At the northern entrance of Isfjorden lies a paradise for bird lovers: the Alkhornet Cliff. It is home to thousands of birds, a joyous tumult of gulls, guillemots, pink-footed geese, terns, gulls, puffins, Arctic skuas and more … and this is the scene of the famous ‘bird jumping’ by the Brunnich Guillemot chicks, which jump from nests along the cliff’s edge into the sea below. The Alkhornet Cliff, easily recognisable by its rhinoceros-horn shape, is 428 metres in height and has been identified as an Important Bird Area (IBA) by BirdLife International because its cliffs support about 10,000 breeding pairs of seabirds. The moss tundra below the cliffs receives nutrients from the seabird colonies and is lush in places, providing grazing for reindeer, nesting places for geese and denning sites for Arctic foxes. With a little luck, you will see these regular visitors—and watch the chicks fall from the cliffs!
Pyramiden will make a different impression. Founded by Sweden early in the 20th century as a mining town, built in the form of a pyramid at the foot of a mountain, it was sold to the Soviet Union, which abandoned it in 1998, leaving it a ghost town. It remains a fossil town, all the buildings from its glory days conserved as if it was still in use. You can walk past a swimming pool, swings, a football pitch and cinema. Reindeer like to wander the deserted streets of this dead town, the only companions for the few men who still live there in summer. Soviet culture, architecture and politics permeate the town, from the block-style housing to the bust of Lenin—the world’s northernmost statue of the Communist leader—gazing down on Pyramiden’s main square. It was meant to be an ideal Soviet society. To truly appreciate the town, one needs to see it, and to read the strange history of its impressive rise and mystery-shrouded fall.
Sailing on, deep inside Isfjorden you will visit the Nordenskiöld Glacier—one of the most beautiful and stunning discoveries of your cruise. Clearly visible from Space, its front of ice, nearly 5 km wide, is one of the most spectacular in the Svalbard Archipelago. Soaring 30 metres into the sky, the glacier, like a gigantic frozen statue whose sections of ice sometimes come spectacularly loose, is wildly impressive. Its reduction in size is also a warning: climate change, whatever the reasons, is shrinking the Polar ice-cap. Between 2011 and 2014, Greenland lost around 1,000 billion tonnes of ice. There is good reason to see the Arctic now, and to fully understand its precious eco-system for ourselves.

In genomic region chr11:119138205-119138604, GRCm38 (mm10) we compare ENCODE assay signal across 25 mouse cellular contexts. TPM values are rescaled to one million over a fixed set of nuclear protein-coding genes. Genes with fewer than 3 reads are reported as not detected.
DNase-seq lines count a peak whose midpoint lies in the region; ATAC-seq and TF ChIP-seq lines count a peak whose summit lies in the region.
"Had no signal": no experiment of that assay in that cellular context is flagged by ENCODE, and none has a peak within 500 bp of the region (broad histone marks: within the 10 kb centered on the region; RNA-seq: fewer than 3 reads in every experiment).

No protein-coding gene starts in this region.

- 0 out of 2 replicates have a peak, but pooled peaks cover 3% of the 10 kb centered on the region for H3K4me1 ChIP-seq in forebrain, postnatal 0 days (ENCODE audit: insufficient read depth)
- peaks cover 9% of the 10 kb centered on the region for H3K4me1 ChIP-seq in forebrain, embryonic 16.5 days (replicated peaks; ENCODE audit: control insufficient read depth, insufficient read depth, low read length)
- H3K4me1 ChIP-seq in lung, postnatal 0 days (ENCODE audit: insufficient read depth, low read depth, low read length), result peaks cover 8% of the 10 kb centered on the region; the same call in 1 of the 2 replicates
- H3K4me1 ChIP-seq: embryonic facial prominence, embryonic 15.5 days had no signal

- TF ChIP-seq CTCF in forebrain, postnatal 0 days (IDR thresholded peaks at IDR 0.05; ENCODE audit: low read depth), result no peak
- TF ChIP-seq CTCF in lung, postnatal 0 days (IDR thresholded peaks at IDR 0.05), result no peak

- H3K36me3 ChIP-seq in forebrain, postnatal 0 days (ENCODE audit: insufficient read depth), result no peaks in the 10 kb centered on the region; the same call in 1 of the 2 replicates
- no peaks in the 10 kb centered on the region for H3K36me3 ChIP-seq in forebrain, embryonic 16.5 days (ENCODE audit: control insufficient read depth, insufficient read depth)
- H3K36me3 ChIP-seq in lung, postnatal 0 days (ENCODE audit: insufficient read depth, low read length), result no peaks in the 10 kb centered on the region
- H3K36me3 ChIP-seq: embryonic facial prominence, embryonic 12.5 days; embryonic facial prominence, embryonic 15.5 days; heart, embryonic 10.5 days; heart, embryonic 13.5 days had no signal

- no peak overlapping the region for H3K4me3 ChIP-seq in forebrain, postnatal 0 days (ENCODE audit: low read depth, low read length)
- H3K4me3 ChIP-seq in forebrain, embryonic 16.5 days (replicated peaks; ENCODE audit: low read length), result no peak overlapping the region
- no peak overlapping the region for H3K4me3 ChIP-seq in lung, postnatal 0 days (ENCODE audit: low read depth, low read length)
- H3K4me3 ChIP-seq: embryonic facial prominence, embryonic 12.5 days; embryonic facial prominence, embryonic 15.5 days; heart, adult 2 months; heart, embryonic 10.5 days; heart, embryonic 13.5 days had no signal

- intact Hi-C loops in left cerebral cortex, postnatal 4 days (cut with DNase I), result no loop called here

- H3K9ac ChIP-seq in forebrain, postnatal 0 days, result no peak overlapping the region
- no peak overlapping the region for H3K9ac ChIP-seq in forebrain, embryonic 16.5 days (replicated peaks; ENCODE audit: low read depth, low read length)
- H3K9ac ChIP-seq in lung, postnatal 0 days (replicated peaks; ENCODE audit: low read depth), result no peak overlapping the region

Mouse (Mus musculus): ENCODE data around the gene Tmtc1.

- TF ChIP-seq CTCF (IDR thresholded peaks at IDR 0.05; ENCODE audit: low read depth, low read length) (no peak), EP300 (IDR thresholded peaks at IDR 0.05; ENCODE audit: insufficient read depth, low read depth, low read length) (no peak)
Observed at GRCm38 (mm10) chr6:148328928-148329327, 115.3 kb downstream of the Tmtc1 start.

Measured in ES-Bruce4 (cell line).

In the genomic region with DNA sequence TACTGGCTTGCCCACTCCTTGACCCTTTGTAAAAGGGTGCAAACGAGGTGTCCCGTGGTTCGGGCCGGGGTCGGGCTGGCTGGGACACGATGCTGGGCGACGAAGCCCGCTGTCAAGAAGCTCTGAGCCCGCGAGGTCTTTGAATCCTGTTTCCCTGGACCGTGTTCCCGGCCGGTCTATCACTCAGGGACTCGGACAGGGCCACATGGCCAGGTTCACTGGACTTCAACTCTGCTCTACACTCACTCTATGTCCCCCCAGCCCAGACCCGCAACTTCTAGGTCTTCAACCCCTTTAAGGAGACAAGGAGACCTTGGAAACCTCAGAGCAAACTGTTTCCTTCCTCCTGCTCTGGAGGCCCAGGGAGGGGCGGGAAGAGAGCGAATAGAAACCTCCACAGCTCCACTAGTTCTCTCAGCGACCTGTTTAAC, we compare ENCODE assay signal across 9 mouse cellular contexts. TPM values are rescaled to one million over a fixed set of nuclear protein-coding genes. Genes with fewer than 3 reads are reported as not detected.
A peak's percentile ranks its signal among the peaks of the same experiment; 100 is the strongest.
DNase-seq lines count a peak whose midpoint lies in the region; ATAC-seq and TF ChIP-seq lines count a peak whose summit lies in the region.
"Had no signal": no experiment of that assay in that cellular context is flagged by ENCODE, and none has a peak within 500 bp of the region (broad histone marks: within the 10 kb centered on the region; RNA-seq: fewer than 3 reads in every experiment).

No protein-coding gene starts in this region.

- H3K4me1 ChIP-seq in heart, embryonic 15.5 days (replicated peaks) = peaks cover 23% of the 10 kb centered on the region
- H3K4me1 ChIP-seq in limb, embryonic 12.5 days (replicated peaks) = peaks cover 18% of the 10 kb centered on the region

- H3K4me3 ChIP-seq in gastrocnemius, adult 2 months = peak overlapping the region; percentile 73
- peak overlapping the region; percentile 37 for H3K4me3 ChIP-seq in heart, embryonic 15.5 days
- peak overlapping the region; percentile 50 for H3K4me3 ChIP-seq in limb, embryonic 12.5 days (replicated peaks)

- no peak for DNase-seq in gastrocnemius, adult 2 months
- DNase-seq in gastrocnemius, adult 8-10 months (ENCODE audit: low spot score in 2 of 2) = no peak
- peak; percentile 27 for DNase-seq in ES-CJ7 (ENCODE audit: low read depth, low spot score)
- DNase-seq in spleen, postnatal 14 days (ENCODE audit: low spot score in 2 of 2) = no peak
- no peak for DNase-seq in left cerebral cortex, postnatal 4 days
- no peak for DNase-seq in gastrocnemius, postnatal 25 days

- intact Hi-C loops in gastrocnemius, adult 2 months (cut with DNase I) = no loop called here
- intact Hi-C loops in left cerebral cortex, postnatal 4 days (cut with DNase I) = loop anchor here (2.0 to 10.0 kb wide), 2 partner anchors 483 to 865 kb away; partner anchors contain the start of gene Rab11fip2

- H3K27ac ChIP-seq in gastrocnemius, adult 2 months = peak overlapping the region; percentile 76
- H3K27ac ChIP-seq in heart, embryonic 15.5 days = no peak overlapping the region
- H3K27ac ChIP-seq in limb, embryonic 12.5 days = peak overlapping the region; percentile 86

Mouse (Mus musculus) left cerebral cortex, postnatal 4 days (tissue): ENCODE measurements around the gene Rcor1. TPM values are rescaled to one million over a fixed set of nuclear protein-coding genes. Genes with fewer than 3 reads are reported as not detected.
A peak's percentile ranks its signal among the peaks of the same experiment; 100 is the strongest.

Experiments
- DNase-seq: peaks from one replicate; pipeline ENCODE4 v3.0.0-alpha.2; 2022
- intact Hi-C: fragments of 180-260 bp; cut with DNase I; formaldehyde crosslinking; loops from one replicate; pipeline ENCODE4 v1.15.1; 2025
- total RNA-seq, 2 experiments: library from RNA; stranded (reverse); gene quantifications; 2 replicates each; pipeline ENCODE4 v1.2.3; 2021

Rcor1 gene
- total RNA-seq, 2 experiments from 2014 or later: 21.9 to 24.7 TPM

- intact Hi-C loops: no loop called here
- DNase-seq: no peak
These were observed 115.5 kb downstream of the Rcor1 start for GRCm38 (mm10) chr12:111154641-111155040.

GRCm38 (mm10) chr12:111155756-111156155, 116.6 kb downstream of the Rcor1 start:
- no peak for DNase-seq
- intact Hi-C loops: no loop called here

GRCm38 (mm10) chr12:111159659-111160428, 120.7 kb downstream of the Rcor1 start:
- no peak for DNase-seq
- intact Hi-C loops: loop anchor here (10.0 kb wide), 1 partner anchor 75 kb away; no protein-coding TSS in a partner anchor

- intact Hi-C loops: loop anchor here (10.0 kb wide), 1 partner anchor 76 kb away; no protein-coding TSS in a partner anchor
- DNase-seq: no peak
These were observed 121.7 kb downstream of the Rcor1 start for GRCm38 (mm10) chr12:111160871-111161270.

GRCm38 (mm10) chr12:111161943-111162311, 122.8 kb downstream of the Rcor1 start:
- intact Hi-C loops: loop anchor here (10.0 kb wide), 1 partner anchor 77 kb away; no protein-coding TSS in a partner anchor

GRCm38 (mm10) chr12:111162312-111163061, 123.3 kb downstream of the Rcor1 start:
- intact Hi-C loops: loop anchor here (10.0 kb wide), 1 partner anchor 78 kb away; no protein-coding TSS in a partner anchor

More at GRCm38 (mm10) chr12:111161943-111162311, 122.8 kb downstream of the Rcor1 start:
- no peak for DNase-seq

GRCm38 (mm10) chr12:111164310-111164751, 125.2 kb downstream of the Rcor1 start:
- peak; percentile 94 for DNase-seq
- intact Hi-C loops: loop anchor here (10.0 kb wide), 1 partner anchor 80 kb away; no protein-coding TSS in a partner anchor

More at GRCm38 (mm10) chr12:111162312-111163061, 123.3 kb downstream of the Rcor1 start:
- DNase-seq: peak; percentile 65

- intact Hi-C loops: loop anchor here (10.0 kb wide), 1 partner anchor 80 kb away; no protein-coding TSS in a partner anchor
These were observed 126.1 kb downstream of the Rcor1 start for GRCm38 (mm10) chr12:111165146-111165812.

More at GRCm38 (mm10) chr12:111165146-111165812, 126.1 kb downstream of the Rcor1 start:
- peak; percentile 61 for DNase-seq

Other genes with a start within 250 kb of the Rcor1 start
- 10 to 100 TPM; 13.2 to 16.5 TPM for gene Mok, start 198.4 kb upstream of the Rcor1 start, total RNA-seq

One of the most threatened of Arctic species because of the shrinking Polar ice-cap, the Polar bear, may well make another appearance in these parts as we sail on to our home port of Longyearbyen, where our extraordinary cruise will end. Here, on the shores of the idyllic Adventfjord, amid breathtaking landscapes of glaciers and mountains stretching as far as the eye can see, we shall disembark, ready for our transfers and flights back to London. During this unforgettable expedition, our ship will have sailed to latitudes of 80° north—and you will have discovered that unique feeling of having truly reached the top of the world.
- For the full ‘Best of Spitsbergen’ cruise of seven nights (eight days) from June 27 to July 4, 2020, including return economy flights from London, full board, wines, excursions, tax and port fees, the current rate starts at £7,191 per person. There are no deals available, other than for our Members. This is perhaps the most enjoyable and sought-after week-long Arctic itinerary—all similar 2019 sailings are already sold out.
- The exclusive Club rate for a Prestige Suite on Deck Six is usually £17,091, but to Members it is £12,339, saving you about £4,700 per person.
- Our Members’ rate for the Deluxe Suite, which has a rack rate of £12,339 per person, is for our Members £8,933 per person, saving about £3,400 per person.
- The Prestige Stateroom on Deck Six is currently £9,171 per person. The Club price is £6,797, again per person for two sharing, saving you some £2,300 per person.
- The Prestige Stateroom on Deck Four is currently £8,433 per person. The Club price is £6,299, again per person for two sharing, saving you more than £2,100 per person.
- For the Superior Stateroom, the full cost starts at £7,191 per person. Our Members’ exclusive all-in rate starts at just £5,467 per person for two sharing, including full board, wines, excursions, return economy flights from London, and return transfers between airport and ship. Our Members save some £1,700 per person